The 2014 South Carolina gubernatorial election took place on November 4, 2014, to elect the Governor of South Carolina, concurrently with the regularly-scheduled election and special election to both of South Carolina's U.S. Senate seats, as well as other elections to the United States Senate in other states and elections to the United States House of Representatives and various state and local elections.
Gilbert Pillsbury was the Reconstruction mayor of Charleston, South Carolina, serving one term from 1868 to 1871. He ran against William Patton and Chancellor Lesesne. Because of election challenges, he was installed as mayor only in May 1869. He was renominated for a second term in 1871, but he lost to Johann Andreas Wagener.
William W. Sale was the forty-fifth mayor of Charleston, South Carolina, serving one term from 1877 to 1879. He was born in September 1819 in South Carolina and married Edith Cleapor in about 1871. Before being elected, Sale worked as a teller at the First National Bank in Charleston. Sale was endorsed by the Charleston News & Courier, and he was elected on December 11, 1877 by a margin of 5,288 to 1,924 in an election again D.F. Fleming. Sale was inducted on December 17, 1877. As mayor, Sale lived on Chinquapin Street. After leaving office, he was the master of the Charleston Alms House. In 1900, he was living in Summerville, South Carolina.
John Schnierle (1808–1861) was the thirty-fourth mayor of Charleston, South Carolina, serving from 1842 to 1846. He was sworn into another term as mayor of Charleston on September 6, 1843. While mayor, he lived at 31 Pitt Street. He died on April 14, 1861, and is buried at Magnolia Cemetery. In September 1851, he defeated T. Leger Hutchinson by a vote of 1,334 to 1,282.
Elias Horry was a lawyer, politician, businessman and plantation owner who twice served in the South Carolina General Assembly as well as the intendant (mayor) of Charleston, South Carolina, serving two terms from 1815 to 1817 and 1820 to 1821.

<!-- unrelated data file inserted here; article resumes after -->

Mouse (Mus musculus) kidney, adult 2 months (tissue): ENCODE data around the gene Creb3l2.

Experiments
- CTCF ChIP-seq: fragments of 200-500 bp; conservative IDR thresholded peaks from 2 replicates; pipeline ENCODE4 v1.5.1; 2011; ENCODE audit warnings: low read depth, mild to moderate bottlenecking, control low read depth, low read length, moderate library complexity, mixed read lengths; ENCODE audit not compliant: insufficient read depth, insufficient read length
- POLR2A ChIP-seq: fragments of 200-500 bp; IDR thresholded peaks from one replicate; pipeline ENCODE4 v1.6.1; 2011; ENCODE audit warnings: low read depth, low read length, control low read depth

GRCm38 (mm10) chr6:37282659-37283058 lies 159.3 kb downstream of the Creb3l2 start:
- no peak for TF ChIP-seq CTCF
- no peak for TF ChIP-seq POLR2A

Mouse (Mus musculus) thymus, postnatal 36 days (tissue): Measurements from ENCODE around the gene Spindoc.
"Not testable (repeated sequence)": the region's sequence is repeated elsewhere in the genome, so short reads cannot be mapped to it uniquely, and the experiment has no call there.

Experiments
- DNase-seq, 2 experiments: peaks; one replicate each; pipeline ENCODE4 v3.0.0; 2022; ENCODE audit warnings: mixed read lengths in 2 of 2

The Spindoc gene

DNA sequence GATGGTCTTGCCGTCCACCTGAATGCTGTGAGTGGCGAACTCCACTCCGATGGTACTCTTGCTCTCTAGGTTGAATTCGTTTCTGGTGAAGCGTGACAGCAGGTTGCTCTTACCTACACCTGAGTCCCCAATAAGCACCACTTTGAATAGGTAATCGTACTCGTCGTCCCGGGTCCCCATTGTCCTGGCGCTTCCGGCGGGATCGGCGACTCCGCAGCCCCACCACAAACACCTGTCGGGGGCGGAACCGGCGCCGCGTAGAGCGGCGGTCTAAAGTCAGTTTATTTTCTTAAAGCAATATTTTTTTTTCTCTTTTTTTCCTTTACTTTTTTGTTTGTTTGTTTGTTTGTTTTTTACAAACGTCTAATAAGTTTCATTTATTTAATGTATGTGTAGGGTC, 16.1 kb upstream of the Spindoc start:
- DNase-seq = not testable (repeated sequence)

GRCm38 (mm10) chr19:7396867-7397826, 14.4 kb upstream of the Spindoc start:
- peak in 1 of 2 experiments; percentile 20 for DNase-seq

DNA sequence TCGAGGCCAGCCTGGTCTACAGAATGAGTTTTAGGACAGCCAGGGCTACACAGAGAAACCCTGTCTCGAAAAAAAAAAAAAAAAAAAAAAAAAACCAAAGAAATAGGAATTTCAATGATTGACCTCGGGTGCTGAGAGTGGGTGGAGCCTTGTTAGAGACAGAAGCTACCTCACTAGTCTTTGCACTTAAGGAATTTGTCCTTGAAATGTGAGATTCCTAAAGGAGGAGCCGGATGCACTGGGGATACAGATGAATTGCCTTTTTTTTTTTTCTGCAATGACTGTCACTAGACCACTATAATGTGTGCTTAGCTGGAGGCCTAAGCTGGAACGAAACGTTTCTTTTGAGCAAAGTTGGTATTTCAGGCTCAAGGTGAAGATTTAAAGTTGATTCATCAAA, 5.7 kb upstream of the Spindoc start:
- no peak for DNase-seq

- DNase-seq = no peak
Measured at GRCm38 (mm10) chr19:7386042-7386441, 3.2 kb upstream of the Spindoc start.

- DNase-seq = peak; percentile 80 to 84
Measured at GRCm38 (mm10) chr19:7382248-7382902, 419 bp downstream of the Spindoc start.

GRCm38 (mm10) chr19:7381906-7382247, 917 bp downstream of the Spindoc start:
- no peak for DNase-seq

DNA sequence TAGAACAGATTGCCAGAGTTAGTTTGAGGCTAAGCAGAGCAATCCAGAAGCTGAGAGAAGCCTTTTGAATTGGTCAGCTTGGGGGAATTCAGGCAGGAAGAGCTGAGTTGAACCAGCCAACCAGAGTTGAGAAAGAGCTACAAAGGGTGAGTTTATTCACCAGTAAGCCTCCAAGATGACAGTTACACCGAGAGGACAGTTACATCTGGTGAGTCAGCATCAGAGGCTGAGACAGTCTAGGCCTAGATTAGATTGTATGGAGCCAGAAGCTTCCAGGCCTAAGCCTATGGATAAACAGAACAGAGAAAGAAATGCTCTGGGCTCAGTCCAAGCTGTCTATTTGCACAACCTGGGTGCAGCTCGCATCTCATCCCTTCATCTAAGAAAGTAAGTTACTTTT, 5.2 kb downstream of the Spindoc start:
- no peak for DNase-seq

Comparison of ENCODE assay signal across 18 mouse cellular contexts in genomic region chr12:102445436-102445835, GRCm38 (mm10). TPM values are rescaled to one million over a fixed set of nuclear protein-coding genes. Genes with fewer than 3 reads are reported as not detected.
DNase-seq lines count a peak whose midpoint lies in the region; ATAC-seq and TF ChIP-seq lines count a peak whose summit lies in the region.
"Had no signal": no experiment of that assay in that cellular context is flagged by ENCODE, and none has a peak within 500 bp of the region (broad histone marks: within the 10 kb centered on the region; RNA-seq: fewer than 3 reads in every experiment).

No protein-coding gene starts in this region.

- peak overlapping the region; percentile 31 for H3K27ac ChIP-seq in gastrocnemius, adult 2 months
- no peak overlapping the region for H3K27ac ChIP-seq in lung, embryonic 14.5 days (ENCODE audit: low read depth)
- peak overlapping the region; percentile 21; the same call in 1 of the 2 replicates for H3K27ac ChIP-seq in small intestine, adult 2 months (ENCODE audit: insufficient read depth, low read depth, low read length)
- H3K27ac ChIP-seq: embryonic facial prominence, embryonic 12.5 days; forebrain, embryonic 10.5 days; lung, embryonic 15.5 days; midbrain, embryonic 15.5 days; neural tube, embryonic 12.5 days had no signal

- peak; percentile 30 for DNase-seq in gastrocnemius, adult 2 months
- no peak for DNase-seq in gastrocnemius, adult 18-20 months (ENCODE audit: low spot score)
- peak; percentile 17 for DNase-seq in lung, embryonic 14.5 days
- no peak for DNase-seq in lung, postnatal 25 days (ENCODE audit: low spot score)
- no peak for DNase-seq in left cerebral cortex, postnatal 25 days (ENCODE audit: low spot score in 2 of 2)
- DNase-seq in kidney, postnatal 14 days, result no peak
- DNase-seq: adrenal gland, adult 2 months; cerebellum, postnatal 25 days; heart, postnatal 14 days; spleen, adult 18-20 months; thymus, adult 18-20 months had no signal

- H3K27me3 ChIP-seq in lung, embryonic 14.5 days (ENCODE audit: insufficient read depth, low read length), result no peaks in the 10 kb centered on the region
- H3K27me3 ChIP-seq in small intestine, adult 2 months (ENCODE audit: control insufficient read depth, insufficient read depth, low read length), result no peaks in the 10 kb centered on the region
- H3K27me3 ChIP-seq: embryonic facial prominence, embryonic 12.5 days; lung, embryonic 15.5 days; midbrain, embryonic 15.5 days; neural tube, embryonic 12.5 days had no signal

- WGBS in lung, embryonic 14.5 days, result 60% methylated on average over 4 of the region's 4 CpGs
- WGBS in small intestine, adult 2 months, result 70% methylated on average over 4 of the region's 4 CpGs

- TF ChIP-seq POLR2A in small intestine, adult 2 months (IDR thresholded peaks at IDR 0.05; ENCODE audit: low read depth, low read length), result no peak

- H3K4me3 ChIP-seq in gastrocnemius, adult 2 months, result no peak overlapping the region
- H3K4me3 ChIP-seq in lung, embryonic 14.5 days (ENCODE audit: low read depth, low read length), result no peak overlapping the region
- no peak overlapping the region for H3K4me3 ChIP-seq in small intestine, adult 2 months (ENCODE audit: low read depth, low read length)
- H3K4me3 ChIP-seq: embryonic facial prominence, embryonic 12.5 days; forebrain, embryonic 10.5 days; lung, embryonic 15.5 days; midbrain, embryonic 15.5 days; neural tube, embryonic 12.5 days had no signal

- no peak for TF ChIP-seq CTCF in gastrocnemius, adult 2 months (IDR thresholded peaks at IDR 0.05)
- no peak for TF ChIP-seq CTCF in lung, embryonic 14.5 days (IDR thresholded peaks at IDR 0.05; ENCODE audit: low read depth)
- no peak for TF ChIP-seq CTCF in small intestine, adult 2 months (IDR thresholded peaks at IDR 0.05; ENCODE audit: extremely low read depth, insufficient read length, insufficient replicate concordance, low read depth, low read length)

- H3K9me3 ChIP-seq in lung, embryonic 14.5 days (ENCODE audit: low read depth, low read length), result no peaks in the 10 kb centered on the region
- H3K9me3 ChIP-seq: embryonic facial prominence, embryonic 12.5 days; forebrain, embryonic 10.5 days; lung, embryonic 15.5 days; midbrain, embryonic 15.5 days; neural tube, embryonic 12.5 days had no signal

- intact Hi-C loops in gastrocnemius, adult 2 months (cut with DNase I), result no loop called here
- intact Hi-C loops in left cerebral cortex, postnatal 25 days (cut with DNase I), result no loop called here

Daniel Stevens was the twenty-fourth intendant (mayor) of Charleston, South Carolina, serving from 1819 to 1820.
John Edwards (1760–98) was the eighth intendant (mayor) of Charleston, South Carolina, serving two terms from 1795 to 1797.
Daniel Edward Hydrick Sr. was an associate justice of the South Carolina Supreme Court. He was born in Orangeburg, South Carolina on August 6, 1860, and attended Wofford College before transferring to Vanderbilt University in 1880. He began practicing law in Spartanburg, South Carolina and was twice elected to the South Carolina House of Representatives and then twice to the South Carolina Senate. He resigned during his second term in the South Carolina Senate to become a state trial court judge. His term began on December 15, 1905. He was a trial judge until 1909 when he was elected to a seat on the South Carolina Supreme Court. He was elected by the General Assembly to take the position left vacant when Ira B. Jones was elevated to the chief justice position, and he was commissioned on April 15, 1909. He was reelected to a full term in 1918. He died on January 15, 1921, in Washington, D.C.; he had been travelling from Baltimore, Maryland to Spartanburg, South Carolina to visit his son for Christmas and contracted pneumonia during the trip. He is buried in Oakwood Cemetery in Spartanburg, South Carolina.
Henry Laurens Pinckney
| Mayor of Charleston, South Carolina |